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Japanese Cooking at Home


Gabriel Lewis
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Do you make it with soft or firm tofu? And do you use one of the mixes you can buy in the supermarket, or do you make yours from scratch?

I prefer firm tofu in mine but I know many people who prefer the softer type. It is just personal preference. There is nothing wrong with the packs if you are only cooking for two and pressed for time. If you want to try it at home I highly recommend Ah Leung's ma po dofu, the pictorial can be found here. (Here is the list of all of his pictorials, many of these can be made with ingredients easily found in Japan)

If you do try a package one, I recommend any of the Cook-Do ones. This is my favorite. The package says it is good for 3 to 4 people but I find this serves about 2.... :hmmm:

Kristin Wagner, aka "torakris"

 

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Do you make it with soft or firm tofu? And do you use one of the mixes you can buy in the supermarket, or do you make yours from scratch?

Personally, I like to make it with firm momen dofu (= tofu). Check out the China... Forum, and you will find a thread on mapo tofu, where some say they like to use soft tofu. So, that's really depends on your preferences.

I used to use a premade mix (Marumiya's) for decades, but now I prefer to make it from scratch. Again, check out the China... Forum, you will find a nice thread on making mapo tofu.

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I tried the tofu Smallworld used for her salad. This tofu is new to me and new to our neighborhood Japanese market, Nijiya. The only difference between her package and the one I purchased was the writing. The one being offered here in Mountain View CA shows the kanji Otoko.

I was very surprised at how they packaged the tofu inside. It was wrapped neatly in paper and as soon as I sliced into it I knew it was going to be very creamy. Not only creamy, but very, very rich and pleasantly sweet. It wasn't quite kinugoshi/silken, but not quite regular/momen either because the texture was too smooth for momen. I really like it, but I did find it very filling - much more so than regular tofu. Not sure how they make this, but I can tell from the taste that they used very, very rich soy milk.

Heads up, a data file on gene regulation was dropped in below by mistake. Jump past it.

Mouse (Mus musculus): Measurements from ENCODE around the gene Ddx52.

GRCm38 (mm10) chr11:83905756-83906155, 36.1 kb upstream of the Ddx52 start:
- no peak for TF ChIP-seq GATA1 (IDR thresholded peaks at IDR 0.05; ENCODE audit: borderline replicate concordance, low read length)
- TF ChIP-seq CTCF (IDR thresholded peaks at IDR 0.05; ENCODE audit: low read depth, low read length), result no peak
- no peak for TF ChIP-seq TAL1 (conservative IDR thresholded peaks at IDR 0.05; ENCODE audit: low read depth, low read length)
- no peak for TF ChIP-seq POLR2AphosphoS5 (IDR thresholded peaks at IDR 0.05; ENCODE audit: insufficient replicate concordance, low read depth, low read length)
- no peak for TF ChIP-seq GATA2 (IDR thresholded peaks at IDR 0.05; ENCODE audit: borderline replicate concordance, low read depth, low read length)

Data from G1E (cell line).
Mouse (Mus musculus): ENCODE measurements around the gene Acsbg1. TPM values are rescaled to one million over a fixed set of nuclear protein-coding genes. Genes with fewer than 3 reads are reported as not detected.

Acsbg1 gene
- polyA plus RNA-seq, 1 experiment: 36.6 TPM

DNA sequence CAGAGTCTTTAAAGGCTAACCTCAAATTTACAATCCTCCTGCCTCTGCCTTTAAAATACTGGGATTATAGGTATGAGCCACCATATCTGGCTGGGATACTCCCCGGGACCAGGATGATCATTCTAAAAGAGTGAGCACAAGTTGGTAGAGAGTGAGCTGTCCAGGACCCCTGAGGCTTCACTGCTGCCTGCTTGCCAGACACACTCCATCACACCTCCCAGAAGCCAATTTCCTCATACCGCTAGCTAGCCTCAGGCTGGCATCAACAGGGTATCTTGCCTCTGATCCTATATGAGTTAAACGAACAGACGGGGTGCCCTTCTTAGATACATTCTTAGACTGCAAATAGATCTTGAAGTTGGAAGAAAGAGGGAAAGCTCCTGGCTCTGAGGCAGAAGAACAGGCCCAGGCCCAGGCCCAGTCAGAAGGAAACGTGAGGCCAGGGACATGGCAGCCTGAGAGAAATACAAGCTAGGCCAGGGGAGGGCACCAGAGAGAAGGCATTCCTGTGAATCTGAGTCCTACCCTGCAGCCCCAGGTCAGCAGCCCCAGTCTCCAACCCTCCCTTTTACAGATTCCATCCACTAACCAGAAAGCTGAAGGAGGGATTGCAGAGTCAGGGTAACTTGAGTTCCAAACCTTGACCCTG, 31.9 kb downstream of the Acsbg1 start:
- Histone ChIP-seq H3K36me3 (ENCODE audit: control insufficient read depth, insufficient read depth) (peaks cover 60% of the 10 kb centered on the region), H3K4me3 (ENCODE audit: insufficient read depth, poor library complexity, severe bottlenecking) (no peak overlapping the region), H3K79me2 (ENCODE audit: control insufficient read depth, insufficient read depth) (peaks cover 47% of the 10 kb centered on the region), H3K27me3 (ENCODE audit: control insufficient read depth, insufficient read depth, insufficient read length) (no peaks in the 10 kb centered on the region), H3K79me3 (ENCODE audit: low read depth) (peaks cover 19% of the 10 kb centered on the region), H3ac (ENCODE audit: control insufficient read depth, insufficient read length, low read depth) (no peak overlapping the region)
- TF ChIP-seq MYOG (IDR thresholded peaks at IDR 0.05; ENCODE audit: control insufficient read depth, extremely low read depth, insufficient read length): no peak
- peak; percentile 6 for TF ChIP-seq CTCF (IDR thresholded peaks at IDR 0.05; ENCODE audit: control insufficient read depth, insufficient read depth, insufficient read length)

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I tried the tofu Smallworld used for her salad.  This tofu is new to me and new to our neighborhood Japanese market, Nijiya.  The only difference between her package and the one I purchased was the writing.  The one being offered here in Mountain View CA shows the kanji Otoko. 

I was very surprised at how they packaged the tofu inside.  It was wrapped neatly in paper and as soon as I sliced into it I knew it was going to be very creamy.  Not only creamy, but very, very rich and pleasantly sweet.  It wasn't quite kinugoshi/silken, but not quite regular/momen either because the texture was too smooth for momen.  I really like it, but I did find it very filling - much more so than regular tofu.  Not sure how they make this, but I can tell from the taste that they used very, very rich soy milk.

John and I talked about our experiences with Otokomae tofu in the tofu thread.

Their tofu has become so popular. I can find some of their products even in my small city. But, they are so expensive that have bought one only once.